Pay-at-the-Pump Card Fraud Revs UpArizona Is Hot Spot for Latest Skimming Spree
Card fraud linked to pay-at-the-pump gas terminals in Arizona tourist spots such as Tucson is on the rise, as travel season gears up for spring. Last week, Tucson, Ariz., Police Sgt. Michael Garcia told a local TV station that pay-at-the-pump skimming has been on the rise since January, when Tucson police confiscated the city's first gas pump card skimmer.
Local law enforcement quickly responded in mid-January by telling gas station owners to check card readers on fuel pumps more regularly, as well as warn consumers about the dangers of paying with plastic at the pump.
The problem is not new. Last July, Arizona Gov. Jan Brewer directed the state Department of Weights and Measures to increase gas pump inspections, and directed the department to work more closely with gas station owners to explore ways to fight the crime, which was escalating even then.
The challenge with pay-at-the-pump terminals is that they're difficult to inspect. Unlike ATM skimming, which involves placing a skimming device over an ATM's external card reader, a skimming device at a pay-at-the-pump terminal is placed inside the pump's enclosure, where it is visibly undetectable.
Nicole Sturgill, research director at financial consultancy TowerGroup, says pay-at-the-pump gas terminals are more vulnerable to hidden skimming attacks because they are easy to access. The use of universal access keys, which open pump enclosures, remain a mainstay in the petrol market. Anyone with a key to a certain pump's make and model can essentially open any pump of the same make and model. In comparison, ATMs are required to have unique access keys and codes for enclosure access for service and maintenance.
"Anyone who knows the key can get in," Sturgill says.
Once installed, the devices collect card numbers and then transmit card data wirelessly, usually via Bluetooth, to fraudsters who are often nearby.
Easy Targets = OpportunityRobert Siciliano, CEO of www.IDTheftSecurity.com, says warmer climates make the best environments for skimming. That's because the weather is more conducive for skimmer adhesive. "Colder climates, along with dirt, dust and road salt, prohibit a strong seal of a skimmer," he says.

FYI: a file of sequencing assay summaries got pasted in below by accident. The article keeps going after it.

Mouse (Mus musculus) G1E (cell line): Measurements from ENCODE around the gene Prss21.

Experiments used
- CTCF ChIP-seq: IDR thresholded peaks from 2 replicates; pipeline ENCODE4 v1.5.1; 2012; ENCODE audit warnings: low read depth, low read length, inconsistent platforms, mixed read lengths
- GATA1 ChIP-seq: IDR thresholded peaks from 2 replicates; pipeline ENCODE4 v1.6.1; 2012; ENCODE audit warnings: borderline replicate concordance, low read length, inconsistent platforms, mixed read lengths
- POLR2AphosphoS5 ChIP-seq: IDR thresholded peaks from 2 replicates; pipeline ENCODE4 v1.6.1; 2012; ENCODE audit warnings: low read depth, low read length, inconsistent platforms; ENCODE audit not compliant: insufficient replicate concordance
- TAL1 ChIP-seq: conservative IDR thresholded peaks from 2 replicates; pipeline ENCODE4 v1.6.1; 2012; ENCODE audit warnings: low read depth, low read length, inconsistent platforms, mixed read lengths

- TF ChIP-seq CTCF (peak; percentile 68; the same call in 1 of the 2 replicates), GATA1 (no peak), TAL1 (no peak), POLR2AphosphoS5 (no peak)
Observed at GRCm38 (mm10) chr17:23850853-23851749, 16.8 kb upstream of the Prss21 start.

That explains why last summer, tourist destinations in Florida saw a rash of pay-at-the-pump skimming attacks. The skimming problem at gas stations along Interstate 75 in Alachua County, Fla., got so bad that law enforcement recommended consumers start paying with cash only.
John Buzzard, who oversees client relations for FICO's Card Alert Service, which provides decision management and predictive analytics for card issuers, says increased PIN-debit usage at self-service gas pumps, as well as other unattended self-service terminals that take plastic, also has fueled card fraud. "Debit usage is at an all-time high," Buzzard says. "More and more consumers are using PIN debit at the pumps, so this makes for a rich harvest for the criminals."
But Buzzard is quick to point out that while gas pumps may be easy targets, they aren't the only ones fraudsters are targeting with more skill. "The points of interest for criminals to gather cards and PINs are always a little cyclical," he says. "Today we have an influx of gas pump skimming, and tomorrow an organized group could easily decide to target supermarkets or restaurants."
Location, Economy Are FactorsGartner Analyst Avivah Litan says geographic location plays a role in the skimming dilemma as well.
"Arizona is notorious for being a top five or 10 state in having the most identity-theft or account takeover-related crime. California has always, similarly, been right up there," she says. "A lot of it has to do with the demographics and high unemployment rates in those states, and the fact that it's easier for the crime bosses to find 'mules' and other 'lackeys' that are willing to do their dirty work," like installing skimming devices on ATMs or inside pay-at-the-pump enclosures, in spite of video surveillance.
Litan says pay-at-the-pump skimming attacks have been increasing over the last 12 to 18 months. "They are so easy to get away with," she says. "These attacks are at least a decade old, but Eastern European hacker masterminds have started cashing in on them over the past two years."
Chuck Groat, a vice president of bankcard risk management at Zions Bank ($50 billion in assets), knows first hand about how pay-at-the-pump skimming hurts banks and consumers.
Last summer, Zions tracked 15 separate gas-pump locations where customers' cards had been compromised, the majority of which were owned and operated by the same gas retailer. Since January 2010, production of counterfeit cards created from skimmed Zions' customers has increased 200 percent, Groat says, and there's nothing Zions can do to stop it. "Someone needs to make them [the retailer] more aware of the problems and responsible for losses," he says.
Zions also got hit by the recent Arizona attacks. "My belief is that it just goes back to these machines are easy targets to capture both PIN and mag details," Groat says. "As long as the merchants continue to see that it is not their problem, they will not be proactive in protecting the pumps from intrusion."